Bank of Japan Does Nothing New

August 10, 2010

Although talking things over for more than six hours and devoting considerable discussion to the risks of a rising yen, Japan’s central bank Policy Board in the end were more than happy not to upstage the FOMC, which releases a statement on U.S. monetary policy later today.  Bank of Japan officials

  • Left the overnight money target at 0.1%.  It’s been there since December 2008, but the rate was only 0.5% when the world financial crisis began.
  • Unveiled no new measures to influence long-term interest rates or promote lending to corporations.
  • Retained the same baseline economic forecast that the economy will follow a recovery path and that on-year core CPI deflation will be slowing.
  • Called risks to the forecast “balanced.”
  • Reaffirmed the promise to maintain an “extremely accommodative financial environment.”
  • Decided that the economy is handling the challenge of a rising yen better than it was doing last autumn but that this situation needs to be watched.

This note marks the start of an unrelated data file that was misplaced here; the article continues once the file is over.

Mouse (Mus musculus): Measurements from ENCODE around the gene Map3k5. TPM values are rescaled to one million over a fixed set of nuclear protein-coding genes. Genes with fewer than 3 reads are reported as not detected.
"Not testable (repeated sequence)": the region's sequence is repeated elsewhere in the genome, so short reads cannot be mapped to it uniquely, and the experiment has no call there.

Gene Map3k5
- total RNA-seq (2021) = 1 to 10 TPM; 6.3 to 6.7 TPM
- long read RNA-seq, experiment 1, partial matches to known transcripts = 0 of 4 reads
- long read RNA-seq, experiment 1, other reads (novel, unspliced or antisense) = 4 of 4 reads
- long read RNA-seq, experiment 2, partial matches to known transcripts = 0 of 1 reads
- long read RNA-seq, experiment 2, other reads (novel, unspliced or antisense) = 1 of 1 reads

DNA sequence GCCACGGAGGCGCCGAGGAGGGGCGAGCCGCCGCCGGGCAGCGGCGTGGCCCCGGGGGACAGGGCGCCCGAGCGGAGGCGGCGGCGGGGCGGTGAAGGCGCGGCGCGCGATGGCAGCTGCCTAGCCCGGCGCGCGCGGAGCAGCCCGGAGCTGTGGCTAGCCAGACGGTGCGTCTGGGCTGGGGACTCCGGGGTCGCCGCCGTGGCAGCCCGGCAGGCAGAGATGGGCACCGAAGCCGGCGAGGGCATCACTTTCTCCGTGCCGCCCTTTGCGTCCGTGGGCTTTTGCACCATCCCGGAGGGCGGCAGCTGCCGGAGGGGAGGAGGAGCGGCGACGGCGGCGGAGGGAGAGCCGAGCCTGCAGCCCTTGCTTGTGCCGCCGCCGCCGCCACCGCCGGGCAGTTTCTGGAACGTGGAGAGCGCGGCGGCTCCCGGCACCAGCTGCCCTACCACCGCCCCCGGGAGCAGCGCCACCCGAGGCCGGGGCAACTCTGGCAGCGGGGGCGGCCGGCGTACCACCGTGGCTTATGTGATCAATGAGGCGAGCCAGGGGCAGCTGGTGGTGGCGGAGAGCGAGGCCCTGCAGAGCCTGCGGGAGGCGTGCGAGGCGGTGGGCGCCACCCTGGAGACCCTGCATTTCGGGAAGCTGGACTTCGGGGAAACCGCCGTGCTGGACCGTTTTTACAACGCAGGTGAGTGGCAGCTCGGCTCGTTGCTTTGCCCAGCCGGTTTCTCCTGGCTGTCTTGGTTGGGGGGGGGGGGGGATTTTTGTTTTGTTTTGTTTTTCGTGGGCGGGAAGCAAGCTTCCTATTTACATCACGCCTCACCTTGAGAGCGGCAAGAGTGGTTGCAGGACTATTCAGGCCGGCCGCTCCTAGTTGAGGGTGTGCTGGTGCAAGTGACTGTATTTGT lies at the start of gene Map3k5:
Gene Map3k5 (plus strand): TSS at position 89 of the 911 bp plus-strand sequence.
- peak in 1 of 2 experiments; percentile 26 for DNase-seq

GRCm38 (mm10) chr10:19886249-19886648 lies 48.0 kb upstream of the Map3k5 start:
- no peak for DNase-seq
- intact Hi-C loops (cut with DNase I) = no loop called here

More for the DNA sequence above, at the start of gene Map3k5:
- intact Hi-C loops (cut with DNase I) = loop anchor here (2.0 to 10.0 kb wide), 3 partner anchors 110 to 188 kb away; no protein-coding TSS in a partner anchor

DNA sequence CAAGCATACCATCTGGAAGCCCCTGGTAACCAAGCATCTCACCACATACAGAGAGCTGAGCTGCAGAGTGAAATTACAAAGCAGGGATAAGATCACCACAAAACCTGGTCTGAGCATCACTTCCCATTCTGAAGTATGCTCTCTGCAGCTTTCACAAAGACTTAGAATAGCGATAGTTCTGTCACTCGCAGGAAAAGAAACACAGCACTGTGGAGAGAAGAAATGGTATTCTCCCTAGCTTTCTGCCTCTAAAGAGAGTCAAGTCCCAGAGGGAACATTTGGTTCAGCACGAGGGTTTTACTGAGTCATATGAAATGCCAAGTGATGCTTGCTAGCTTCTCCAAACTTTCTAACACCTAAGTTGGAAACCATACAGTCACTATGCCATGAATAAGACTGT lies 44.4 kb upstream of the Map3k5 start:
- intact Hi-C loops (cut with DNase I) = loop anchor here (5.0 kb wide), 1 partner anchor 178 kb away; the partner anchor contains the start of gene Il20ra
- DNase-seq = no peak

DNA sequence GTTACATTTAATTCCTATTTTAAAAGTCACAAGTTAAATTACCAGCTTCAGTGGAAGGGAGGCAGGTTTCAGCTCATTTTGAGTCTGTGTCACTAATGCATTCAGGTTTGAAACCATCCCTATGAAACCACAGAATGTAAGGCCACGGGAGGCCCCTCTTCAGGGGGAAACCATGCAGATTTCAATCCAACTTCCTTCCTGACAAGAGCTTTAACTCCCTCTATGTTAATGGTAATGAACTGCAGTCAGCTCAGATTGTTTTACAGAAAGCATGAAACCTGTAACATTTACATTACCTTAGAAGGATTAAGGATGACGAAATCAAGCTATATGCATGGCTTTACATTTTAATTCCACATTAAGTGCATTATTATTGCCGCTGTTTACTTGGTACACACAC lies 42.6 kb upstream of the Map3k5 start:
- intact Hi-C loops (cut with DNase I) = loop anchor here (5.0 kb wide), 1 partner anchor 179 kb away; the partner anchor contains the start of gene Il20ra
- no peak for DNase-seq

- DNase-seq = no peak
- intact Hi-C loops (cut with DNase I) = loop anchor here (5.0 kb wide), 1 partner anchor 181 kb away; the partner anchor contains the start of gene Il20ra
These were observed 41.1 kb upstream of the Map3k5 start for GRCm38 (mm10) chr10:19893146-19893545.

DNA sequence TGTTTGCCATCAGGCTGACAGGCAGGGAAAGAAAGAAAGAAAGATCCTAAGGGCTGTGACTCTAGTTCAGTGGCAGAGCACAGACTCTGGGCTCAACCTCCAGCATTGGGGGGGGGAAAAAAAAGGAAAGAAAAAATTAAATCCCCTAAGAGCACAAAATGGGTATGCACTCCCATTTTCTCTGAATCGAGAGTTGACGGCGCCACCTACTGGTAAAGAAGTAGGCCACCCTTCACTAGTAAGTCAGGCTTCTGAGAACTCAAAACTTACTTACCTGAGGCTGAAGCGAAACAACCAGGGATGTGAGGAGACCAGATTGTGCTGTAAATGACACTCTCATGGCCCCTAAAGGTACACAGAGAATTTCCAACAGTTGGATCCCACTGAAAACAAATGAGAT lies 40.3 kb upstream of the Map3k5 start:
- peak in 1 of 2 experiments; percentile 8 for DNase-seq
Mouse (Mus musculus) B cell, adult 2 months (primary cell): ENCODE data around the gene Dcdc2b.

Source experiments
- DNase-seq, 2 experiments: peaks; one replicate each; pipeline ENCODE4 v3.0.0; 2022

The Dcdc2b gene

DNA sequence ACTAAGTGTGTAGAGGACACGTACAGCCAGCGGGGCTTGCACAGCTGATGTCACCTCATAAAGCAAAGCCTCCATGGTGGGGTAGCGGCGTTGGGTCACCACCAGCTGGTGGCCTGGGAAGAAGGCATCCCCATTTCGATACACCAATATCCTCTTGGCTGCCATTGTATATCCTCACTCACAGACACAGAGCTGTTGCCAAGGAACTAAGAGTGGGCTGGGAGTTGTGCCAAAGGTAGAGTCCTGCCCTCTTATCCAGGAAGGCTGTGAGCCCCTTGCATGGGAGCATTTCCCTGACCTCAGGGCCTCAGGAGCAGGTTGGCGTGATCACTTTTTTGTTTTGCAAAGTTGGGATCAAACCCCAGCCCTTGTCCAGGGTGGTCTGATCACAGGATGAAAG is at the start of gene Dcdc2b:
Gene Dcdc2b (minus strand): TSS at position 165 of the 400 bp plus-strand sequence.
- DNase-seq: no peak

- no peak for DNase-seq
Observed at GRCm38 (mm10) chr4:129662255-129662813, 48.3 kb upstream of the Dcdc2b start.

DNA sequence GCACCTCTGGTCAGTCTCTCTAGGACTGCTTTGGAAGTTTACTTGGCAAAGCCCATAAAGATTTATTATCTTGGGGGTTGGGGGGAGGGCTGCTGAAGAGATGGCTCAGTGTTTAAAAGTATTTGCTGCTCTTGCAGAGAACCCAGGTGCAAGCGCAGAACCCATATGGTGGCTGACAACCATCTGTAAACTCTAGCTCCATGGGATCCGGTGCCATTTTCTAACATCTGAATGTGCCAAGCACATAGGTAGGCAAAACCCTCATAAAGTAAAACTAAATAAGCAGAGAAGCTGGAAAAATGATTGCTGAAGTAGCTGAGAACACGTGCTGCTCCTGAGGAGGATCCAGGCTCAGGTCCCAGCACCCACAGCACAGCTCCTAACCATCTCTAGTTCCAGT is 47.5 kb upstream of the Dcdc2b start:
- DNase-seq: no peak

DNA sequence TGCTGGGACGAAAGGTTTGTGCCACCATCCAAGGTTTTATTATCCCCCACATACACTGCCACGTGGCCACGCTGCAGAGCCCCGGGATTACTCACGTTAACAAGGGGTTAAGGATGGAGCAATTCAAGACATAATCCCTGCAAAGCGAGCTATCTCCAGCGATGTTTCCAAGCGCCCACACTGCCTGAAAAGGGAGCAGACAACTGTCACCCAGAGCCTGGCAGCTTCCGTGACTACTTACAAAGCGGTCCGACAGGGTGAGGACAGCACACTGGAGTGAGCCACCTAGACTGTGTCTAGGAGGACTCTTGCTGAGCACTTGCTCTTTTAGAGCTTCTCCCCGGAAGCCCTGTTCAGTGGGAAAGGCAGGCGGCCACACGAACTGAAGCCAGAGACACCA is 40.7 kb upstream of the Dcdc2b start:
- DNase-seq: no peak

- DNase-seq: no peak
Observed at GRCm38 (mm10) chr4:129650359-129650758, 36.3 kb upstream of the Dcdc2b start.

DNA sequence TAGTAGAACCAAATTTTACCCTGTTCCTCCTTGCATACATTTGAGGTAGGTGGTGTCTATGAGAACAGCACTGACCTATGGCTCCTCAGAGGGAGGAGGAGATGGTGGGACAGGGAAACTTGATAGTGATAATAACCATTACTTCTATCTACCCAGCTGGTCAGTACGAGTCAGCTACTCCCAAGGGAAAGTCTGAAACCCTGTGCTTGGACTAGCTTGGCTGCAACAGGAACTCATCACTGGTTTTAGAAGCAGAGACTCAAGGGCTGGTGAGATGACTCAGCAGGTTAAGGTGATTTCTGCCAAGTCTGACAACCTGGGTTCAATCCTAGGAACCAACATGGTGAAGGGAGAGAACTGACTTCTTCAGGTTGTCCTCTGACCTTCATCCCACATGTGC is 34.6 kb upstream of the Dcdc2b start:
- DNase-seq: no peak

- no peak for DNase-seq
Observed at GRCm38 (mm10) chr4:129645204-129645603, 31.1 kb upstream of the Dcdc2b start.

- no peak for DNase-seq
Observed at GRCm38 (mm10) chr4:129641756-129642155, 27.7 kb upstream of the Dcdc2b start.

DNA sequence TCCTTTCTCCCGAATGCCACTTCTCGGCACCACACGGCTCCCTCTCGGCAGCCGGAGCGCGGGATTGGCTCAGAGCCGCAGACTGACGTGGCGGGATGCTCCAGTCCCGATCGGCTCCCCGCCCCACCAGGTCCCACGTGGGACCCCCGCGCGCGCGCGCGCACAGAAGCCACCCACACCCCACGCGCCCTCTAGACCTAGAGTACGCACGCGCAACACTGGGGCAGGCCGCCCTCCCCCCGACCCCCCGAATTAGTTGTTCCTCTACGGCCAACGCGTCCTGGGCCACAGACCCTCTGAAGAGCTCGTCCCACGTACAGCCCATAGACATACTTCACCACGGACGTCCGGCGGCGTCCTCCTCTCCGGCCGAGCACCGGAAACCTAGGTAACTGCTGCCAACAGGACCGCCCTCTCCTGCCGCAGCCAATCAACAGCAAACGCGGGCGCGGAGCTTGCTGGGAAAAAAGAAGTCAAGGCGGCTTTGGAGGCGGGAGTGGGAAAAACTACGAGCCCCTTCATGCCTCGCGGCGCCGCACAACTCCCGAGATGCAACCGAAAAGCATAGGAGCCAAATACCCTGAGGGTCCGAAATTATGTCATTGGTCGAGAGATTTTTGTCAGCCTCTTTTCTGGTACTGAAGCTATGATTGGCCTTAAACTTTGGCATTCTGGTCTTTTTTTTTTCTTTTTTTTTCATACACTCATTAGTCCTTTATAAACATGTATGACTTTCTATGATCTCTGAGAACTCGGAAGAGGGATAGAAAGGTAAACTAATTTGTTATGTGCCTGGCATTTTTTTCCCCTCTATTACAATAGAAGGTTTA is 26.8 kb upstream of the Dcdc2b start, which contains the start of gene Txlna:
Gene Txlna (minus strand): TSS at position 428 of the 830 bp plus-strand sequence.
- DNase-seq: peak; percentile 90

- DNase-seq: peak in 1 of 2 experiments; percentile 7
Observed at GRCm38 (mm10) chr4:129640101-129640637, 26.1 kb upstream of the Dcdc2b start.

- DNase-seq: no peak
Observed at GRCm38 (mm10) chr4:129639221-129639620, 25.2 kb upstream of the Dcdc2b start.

The decision to leave the key interest rate unchanged was made by another unanimous 9-0 vote.  As noted in my earlier preview, the confidence of monetary officials is not shared by Japanese stocks and bonds. Stocks continue to under-perform bourses in other countries.  The Nikkei is down almost 15% since April 26 and 44% weaker than its level when the global financial crisis began three years ago.  Ten-year JGB yields are barely above 1.00%.

Copyright Larry Greenberg 2010.  All rights reserved.  No secondary distribution without express permission.

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